There has been change since the 1990s, though. In the 2011-12 school year, Patricia Telles-Irvin spearheaded the creation of the Center for Awareness, Response, and Education (CARE) with a grant from the Department of Justice’s Office of Violence Against Women. When the grant ran out after three years, Northwestern started funding the office with its own budget. Programs like Wildcat Welcome’s True Northwestern Dialogues, formerly known as Essential NUs, educate incoming students about Title IX and Northwestern’s sexual assault policy. For some, it’s the first time they have heard the definition of consent or the how-tos of bystander intervention.
But after students’ first year at Northwestern, there’s no ongoing mandatory education for the entire student body. This can especially pose a problem when policies change, says Paul Ang, the men’s coordinator at CARE. For example, today’s Title IX policies are not the same ones the Classes of 2017 and 2018 learned about during their orientation weeks in 2013 and 2014. These students might not know, for example, that students no longer sit on the investigation panel hearing assault cases, and students who report no longer have to face their assaulters while testifying.
Improving education could be as simple as explaining basic facts about sexual assault resources, Spears says. For example, the Sexual Harassment Prevention Office (SHPO) and the “Title IX” office are one and the same, she says, but most students that she talks to don’t know that. And at a university with a lot of database resources, this frustrates her. “I can find out what classes are being offered next spring in each department if I wanted to, but I can’t figure out what the hell is the difference between the Sexual Harassment Prevention Office and Title IX,” she says.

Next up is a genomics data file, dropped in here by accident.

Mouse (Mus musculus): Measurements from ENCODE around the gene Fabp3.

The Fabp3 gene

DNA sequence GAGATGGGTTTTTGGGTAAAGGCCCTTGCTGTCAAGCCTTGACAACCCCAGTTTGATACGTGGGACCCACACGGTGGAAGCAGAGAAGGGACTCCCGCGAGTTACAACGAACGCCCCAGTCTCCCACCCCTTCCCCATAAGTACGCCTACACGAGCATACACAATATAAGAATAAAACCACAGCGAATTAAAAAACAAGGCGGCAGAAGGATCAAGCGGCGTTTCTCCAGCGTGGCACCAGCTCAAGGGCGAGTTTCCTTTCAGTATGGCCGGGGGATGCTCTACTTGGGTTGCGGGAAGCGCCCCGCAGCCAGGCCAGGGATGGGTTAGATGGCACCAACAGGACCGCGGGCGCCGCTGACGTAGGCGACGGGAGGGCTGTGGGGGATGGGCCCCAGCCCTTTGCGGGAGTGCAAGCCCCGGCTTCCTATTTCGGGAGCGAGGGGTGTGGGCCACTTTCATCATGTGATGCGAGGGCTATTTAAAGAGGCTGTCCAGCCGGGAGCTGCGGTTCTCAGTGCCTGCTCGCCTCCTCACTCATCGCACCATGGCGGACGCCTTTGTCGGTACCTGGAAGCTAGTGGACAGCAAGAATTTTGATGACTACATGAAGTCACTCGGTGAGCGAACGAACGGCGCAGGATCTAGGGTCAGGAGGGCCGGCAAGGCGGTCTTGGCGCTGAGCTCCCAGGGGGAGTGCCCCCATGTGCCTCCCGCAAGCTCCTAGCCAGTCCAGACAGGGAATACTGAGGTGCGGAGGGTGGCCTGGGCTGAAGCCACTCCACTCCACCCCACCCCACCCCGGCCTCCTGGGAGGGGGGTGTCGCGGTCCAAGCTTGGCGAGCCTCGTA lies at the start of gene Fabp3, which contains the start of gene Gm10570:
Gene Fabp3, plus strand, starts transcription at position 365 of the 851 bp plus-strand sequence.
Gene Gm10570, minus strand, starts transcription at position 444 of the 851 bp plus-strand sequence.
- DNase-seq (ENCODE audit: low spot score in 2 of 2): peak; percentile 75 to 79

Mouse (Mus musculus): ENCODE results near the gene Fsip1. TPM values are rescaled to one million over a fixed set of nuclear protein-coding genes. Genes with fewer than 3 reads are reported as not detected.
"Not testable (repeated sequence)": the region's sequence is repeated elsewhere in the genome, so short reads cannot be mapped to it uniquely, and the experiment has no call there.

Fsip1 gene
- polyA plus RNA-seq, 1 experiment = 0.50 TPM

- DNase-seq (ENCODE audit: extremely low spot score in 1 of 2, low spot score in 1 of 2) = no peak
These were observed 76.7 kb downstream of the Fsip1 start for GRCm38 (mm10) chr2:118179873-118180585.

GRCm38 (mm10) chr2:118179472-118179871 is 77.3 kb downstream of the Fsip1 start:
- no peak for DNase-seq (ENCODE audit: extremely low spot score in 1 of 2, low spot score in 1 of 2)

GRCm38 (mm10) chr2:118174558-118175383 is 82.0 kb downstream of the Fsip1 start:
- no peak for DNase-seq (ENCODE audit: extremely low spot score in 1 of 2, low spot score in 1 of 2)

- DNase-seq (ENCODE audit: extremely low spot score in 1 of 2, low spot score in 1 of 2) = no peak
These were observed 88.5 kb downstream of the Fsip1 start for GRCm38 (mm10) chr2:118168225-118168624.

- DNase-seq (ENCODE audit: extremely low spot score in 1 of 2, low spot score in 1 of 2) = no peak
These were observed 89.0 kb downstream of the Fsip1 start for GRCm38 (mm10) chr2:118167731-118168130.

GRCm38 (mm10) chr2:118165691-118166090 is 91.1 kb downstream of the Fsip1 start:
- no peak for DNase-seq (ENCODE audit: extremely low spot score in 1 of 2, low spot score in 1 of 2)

“So if you think that Title IX is great and students disagree, why exactly do you think it’s appropriate for you to just ignore the opinions of the people you’re supposed to protect?”
- Macs Vinson
Spears says there are things she only learned because she was a member of SHAPE that every student on campus should know. “Before I joined SHAPE, I had absolutely no idea what to say if someone told me they were assaulted,” she says. “Which is a real shame, because I didn’t say the right things when people told me those things freshman year.”
Title IX coordinator Joan Slavin says the small Title IX office has expanded its offerings in response to the SAE allegations. She says that her office has presented to groups of PHA and IFC representatives this Spring Quarter on a slew of topics: information on different kinds of sexual misconduct, consent, options and resources available to survivors and an overview of the reporting process. In January, the office started searching for an outreach and education specialist to develop programming for Greek chapters and the broader Northwestern community. Slavin says she hopes that starting this Fall Quarter the new specialist will hold on-campus drop-in hours to give students better access to their office.
For all of this expansion, Slavin says that her office is fortunate to be well-supported by the university, and that they’ve never had to curtail their efforts because of budget issues. And Telles-Irvin says that administrators from other schools actually call her for ideas for sexual assault-prevention programs. She says Northwestern is better staffed than most other universities.